The Park by Botho Strauss. The Pit Theatre, Barbican Complex.
The engine of modern capitalism is commodity production. Goods are produced and services made available because it is profitable to do so. “Things” are a potential source of profit with the result that capitalism elevates the material and the tangible to positions of exclusive supremacy. That which is measurable and which has currency in dollars, marks and pounds, etc. is—by definition—more important than attributes and experiences which are not so quantifiable.
Capitalism is disconcerted by beauty, truth, dignity, generosity of spirit and so on, because these are intangible and elusive. You may have to pay ten pounds to buy a record of a Mozart symphony and perhaps a million times that amount for a landscape paining by Renoir, but in neither case does the cost reflect the beauty sublimed in the experience of listening to the music or looking at the painting. On the contrary it is the scarcity of the two artefacts which is crucial. If only one record of a Mozart symphony was available but several million paintings by Renoir existed, we would expect the prices of the record and the paintings to reflect these facts. Capitalist economics might now make the record a million times more expensive than any one of the paintings. To paraphrase Marx: in capitalist society their price is related to scarcity and not to intrinsic value.
What value can be attached to a Mozart symphony, a Renoir painting, the exhilaration of a sunny day in May, a mother’s love, a teacher’s power to enthuse, the integrity and conviction of a stunning piece of acting, the sense of being a respected member of a team, congeniality, generosity and fraternity? Capitalist economics has nothing to say about such matters. It is as though they were part of another world—a nether world remote from the “real” world of buying and selling and the market. Because they are not the subject of commodity exchange they are—in capitalism’s terms— capricious and unimportant, insubstantial and trivial. Yet for most people they are the essence of what makes life worthwhile.
I was reminded of such matters by Botho Strauss’s
play The Park
, which is loosely based on Shakespeare’s A Midsummer Night’s Dream
. The Park
is an enigmatic, often confusing, play. It is made the more inscrutable because Strauss also makes reference to a Greek mythology and the story of Pasephae
who, like Titania in A Midsummer’s Night’s Dream
, falls in love with an animal, and then (unlike Titania) she and her half-man/ half-bull offspring, the Minotaur, are hidden by her enraged husband in the Labyrinth. Perhaps Strauss is drawing deliberate parallels and for this reason the story is also labyrinthine? But whatever, it would certainly help people who are unfamiliar with Shakespeare’s play if they read a digest of the story before viewing Strauss’s play.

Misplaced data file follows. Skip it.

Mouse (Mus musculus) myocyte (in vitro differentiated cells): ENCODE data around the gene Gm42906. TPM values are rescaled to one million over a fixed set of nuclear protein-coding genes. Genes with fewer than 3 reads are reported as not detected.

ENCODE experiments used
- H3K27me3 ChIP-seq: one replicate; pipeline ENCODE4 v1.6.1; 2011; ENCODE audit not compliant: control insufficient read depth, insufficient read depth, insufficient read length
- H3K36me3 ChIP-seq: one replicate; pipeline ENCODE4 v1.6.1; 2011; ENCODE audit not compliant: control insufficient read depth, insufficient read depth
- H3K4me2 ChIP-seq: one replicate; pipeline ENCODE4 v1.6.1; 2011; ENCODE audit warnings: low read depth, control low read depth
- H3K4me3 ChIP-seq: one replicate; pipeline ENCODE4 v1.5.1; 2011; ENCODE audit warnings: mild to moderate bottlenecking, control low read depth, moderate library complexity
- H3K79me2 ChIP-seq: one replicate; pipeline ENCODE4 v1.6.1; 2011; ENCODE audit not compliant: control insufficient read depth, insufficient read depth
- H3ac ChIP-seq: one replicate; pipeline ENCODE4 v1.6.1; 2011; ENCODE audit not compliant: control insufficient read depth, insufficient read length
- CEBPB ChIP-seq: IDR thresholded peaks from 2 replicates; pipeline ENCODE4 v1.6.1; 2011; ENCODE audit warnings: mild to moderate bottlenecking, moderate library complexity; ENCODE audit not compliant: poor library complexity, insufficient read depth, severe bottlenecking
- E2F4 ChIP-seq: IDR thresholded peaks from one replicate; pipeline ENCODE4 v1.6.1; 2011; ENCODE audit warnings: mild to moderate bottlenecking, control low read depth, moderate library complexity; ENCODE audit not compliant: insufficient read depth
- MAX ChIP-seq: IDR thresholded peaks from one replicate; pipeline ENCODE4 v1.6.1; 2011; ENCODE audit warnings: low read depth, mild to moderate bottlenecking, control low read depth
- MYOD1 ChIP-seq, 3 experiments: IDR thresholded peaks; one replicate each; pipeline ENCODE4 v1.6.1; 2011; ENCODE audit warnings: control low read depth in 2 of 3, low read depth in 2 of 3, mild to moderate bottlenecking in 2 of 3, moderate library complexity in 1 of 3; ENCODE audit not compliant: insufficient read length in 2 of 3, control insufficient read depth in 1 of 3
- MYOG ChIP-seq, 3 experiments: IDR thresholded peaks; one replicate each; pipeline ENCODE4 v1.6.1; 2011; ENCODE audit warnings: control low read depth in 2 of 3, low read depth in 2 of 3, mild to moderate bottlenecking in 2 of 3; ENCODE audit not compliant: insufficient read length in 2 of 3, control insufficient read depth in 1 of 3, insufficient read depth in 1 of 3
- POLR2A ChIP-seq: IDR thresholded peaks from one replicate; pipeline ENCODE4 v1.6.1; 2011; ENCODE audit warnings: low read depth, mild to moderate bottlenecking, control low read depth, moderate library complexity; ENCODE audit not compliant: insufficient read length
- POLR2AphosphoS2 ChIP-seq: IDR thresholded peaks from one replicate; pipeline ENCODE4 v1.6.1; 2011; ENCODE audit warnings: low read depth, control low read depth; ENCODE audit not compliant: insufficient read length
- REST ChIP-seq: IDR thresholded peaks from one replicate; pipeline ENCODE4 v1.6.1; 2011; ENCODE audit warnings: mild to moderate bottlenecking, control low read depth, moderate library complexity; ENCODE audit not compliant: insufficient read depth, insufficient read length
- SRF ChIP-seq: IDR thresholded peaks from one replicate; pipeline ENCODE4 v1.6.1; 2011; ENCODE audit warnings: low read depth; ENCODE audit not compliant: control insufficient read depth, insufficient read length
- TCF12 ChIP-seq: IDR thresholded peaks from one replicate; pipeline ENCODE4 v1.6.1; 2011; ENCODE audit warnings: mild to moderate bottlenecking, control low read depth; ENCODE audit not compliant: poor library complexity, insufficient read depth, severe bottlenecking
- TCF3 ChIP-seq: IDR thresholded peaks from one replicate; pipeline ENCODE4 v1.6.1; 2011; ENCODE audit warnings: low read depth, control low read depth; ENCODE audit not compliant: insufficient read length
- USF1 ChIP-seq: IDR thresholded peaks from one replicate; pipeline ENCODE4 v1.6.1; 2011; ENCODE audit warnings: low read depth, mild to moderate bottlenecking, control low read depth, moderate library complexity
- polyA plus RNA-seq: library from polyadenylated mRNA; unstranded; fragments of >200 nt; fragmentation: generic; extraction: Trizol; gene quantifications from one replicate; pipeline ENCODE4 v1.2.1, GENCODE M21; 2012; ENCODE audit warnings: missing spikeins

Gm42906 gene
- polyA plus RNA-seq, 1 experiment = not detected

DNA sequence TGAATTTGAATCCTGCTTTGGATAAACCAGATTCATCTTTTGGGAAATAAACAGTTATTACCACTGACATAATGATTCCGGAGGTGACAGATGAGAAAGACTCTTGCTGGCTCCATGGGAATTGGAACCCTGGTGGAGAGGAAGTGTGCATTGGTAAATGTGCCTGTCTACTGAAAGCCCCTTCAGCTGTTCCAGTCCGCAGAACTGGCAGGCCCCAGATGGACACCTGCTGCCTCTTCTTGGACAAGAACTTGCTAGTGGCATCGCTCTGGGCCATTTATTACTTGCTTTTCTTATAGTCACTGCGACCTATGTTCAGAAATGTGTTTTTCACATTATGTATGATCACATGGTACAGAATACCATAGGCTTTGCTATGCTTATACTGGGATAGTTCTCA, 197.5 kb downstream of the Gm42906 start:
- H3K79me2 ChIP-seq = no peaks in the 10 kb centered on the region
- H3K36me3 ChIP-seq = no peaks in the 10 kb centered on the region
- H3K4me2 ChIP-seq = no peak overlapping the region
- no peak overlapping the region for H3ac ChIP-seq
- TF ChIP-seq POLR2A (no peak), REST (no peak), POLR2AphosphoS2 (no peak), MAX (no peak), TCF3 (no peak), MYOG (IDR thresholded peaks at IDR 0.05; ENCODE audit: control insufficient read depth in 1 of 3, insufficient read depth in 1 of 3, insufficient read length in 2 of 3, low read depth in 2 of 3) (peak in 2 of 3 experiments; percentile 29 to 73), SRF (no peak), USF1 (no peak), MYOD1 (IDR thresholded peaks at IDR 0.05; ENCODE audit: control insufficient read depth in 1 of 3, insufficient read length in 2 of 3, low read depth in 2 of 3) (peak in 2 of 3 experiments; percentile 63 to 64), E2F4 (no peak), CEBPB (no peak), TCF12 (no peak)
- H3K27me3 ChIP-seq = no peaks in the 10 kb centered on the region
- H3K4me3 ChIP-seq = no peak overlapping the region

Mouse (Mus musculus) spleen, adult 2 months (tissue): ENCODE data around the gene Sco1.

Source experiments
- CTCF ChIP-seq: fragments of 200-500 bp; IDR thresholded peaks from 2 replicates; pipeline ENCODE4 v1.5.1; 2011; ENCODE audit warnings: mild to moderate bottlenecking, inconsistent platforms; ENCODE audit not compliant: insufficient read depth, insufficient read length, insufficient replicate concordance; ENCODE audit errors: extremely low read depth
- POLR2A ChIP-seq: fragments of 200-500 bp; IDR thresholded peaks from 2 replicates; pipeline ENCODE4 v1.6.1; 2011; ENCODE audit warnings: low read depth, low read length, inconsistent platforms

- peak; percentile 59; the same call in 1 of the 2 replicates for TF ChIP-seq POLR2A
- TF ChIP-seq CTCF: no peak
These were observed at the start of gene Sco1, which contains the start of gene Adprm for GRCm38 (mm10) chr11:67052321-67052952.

Oberon and Titania appear in The Park as flashers: Shakespeare’s lovers are a pair of ill-matched, mean-minded bourgeois couple; Puck is a latter-day artist intent on making a killing: the fairies are homeless punks, and the mechanicals rapacious businessmen. But if the story line is enigmatic, it is very clear what Strauss is saying. A society obsessed with markets, with buying and selling, with profits before all else, transforms humankind, and in doing turns potentially creative, altruistic and sociable people into materialistic monsters.
C. Wright Mills
, the American sociologist, suggested that a key question to ask about any society is: “What varieties of men and women now prevail in this society and this period? . . . In what ways are they selected and formed, liberated and repressed, made sensitive and blunted?” (C. Wright Mills, The Sociological Imagination
). In this dense, complex, often funny and always interesting play it is very clear what kind of people Strauss sees as being “formed” in western capitalist society and. by implication, the revolutionary potential that exists for a different kind of society people by different kinds of human beings. The Park
is exhilaratingly staged in the enveloping intimacy of The Pit. If the last few minutes are especially inscrutable the play is presented with such great skill and panache that these last moments did not spoil what for me was a splendidly iconoclastic evening.